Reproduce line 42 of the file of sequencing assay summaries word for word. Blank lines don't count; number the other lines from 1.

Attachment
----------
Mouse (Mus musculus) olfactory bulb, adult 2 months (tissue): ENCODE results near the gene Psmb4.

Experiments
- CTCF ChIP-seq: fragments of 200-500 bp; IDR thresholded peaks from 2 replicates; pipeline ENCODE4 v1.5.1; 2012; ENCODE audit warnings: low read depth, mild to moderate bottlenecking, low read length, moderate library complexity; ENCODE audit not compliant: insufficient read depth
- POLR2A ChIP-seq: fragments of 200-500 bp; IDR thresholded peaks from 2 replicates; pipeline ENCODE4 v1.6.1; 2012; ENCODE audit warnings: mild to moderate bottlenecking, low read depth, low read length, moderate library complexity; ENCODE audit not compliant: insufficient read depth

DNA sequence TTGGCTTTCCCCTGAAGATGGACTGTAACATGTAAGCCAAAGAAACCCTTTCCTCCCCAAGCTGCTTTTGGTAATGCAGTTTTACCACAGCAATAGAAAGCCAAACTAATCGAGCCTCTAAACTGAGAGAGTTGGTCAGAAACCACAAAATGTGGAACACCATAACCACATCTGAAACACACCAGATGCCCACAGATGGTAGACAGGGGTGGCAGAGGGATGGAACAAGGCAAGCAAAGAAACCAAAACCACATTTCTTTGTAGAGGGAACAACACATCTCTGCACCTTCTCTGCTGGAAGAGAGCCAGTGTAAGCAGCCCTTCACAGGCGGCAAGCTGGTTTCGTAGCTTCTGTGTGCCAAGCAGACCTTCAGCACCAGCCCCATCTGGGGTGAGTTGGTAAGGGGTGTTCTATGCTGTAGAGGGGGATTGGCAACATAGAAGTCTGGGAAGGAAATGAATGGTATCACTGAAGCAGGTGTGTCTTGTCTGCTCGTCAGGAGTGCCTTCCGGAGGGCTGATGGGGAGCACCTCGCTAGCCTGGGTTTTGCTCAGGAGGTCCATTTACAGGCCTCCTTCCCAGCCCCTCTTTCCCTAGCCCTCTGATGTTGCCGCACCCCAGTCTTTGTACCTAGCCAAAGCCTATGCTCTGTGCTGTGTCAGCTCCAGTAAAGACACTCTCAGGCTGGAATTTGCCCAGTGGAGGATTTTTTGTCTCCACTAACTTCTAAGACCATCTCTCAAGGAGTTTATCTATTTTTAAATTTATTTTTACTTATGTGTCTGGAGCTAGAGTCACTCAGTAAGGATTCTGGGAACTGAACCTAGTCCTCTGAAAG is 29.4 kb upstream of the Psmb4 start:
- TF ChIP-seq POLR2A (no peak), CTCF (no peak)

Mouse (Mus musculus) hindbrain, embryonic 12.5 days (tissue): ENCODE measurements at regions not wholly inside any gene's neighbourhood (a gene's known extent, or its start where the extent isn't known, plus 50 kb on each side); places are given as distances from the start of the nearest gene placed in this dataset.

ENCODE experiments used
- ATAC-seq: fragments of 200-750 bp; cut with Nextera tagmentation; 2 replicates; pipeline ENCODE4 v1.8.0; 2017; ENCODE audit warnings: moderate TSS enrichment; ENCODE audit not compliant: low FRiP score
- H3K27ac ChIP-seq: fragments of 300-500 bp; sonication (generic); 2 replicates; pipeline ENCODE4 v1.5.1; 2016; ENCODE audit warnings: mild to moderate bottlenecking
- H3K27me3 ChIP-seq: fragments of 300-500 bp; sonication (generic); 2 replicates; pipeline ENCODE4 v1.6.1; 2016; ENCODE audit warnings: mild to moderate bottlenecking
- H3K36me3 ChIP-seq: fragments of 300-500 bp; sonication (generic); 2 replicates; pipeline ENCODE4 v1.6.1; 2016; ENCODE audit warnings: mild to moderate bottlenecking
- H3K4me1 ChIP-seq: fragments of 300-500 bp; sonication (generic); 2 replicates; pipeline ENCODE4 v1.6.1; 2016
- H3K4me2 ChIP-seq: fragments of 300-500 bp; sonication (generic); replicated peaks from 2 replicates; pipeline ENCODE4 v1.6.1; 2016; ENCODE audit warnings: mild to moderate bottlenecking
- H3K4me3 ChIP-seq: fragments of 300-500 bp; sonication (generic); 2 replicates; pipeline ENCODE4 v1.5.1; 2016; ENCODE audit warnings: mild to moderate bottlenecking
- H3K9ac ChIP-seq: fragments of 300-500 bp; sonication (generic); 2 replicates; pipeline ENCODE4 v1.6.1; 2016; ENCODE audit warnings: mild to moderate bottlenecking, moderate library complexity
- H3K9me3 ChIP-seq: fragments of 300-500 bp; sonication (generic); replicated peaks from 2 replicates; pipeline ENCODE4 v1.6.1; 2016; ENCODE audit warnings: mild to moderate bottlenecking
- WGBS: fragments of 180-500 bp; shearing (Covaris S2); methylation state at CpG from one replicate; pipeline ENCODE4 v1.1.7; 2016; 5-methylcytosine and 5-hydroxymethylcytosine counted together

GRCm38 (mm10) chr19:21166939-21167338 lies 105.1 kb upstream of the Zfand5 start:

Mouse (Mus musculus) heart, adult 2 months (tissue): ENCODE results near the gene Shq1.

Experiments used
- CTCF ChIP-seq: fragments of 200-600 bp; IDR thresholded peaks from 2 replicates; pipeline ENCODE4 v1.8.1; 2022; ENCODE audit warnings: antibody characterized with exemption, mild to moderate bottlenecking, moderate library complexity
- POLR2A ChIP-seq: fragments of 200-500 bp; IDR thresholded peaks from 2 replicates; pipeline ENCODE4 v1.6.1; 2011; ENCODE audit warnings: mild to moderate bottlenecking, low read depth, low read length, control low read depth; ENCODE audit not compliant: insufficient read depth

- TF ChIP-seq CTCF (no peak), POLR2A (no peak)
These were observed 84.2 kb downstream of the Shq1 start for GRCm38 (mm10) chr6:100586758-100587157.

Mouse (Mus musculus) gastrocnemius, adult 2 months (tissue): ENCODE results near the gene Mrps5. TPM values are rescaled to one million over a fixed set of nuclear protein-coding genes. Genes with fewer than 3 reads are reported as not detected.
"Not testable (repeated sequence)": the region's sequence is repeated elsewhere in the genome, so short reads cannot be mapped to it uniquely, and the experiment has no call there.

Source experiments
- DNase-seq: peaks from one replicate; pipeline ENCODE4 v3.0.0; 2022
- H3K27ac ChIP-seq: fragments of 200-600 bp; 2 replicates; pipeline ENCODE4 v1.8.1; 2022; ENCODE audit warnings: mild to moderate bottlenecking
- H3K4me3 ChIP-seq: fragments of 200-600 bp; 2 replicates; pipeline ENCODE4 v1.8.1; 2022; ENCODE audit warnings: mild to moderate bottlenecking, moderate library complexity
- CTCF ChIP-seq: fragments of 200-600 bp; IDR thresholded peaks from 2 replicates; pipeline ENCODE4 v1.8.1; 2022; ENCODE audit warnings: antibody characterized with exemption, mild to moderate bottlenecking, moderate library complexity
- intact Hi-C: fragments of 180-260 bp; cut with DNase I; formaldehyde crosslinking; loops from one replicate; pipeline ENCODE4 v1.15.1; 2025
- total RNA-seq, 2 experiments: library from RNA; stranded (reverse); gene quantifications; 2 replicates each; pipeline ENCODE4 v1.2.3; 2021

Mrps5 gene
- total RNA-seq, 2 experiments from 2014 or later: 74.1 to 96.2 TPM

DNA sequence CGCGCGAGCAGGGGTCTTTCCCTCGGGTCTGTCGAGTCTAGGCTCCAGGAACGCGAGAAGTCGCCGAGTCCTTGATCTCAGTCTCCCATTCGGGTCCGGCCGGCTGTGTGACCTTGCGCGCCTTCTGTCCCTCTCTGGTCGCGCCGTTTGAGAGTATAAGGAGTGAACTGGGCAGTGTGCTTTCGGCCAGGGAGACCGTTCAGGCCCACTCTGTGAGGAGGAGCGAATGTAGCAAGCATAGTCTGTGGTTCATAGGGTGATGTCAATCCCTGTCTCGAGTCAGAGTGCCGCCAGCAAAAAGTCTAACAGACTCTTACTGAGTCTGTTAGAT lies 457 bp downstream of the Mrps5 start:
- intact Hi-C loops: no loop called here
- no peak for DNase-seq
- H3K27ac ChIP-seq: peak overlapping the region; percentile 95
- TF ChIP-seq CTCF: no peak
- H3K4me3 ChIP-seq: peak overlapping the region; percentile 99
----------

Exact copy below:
- H3K4me3 ChIP-seq: peak overlapping the region; percentile 99